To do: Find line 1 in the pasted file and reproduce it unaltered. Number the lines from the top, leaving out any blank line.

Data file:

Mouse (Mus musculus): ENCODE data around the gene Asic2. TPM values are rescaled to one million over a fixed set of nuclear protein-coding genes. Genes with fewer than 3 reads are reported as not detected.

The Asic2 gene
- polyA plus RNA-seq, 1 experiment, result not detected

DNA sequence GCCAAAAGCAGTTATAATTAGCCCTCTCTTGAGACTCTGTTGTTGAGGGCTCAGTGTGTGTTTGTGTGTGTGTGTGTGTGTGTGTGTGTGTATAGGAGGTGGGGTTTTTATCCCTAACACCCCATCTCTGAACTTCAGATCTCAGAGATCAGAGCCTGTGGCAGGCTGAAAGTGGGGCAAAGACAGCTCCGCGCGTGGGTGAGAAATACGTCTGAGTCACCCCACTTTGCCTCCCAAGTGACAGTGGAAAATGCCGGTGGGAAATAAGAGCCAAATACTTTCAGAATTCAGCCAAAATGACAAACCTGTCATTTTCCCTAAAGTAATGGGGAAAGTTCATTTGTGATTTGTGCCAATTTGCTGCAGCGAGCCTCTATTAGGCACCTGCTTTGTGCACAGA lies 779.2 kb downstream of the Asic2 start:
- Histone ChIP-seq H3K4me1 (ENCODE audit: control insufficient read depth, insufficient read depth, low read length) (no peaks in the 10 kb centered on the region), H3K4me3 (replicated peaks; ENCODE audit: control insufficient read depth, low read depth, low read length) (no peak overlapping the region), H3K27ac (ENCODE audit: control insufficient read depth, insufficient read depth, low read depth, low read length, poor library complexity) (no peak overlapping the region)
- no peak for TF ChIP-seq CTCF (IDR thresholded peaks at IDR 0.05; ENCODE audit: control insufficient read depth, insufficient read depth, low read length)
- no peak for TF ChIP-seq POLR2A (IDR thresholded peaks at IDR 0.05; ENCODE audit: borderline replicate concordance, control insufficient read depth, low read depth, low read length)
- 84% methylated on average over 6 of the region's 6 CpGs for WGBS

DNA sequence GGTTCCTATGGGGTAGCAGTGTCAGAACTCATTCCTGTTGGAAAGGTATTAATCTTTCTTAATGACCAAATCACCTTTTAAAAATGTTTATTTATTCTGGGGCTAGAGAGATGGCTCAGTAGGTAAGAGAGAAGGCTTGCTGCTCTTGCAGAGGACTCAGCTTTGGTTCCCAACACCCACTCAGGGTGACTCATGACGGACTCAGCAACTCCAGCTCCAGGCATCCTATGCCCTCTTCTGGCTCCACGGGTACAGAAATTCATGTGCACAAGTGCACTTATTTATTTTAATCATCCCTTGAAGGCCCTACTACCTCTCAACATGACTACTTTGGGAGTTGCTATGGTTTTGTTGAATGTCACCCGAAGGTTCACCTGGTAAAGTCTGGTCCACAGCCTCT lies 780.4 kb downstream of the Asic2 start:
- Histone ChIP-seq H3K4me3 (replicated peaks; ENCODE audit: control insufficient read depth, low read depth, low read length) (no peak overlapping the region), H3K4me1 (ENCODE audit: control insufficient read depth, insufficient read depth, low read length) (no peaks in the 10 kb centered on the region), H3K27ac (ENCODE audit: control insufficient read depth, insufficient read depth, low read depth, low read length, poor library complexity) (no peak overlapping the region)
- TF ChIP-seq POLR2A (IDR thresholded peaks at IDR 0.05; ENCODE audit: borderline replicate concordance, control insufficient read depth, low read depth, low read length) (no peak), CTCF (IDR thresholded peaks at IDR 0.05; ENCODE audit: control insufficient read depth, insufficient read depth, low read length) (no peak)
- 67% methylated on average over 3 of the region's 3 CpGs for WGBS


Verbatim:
Mouse (Mus musculus): ENCODE data around the gene Asic2. TPM values are rescaled to one million over a fixed set of nuclear protein-coding genes. Genes with fewer than 3 reads are reported as not detected.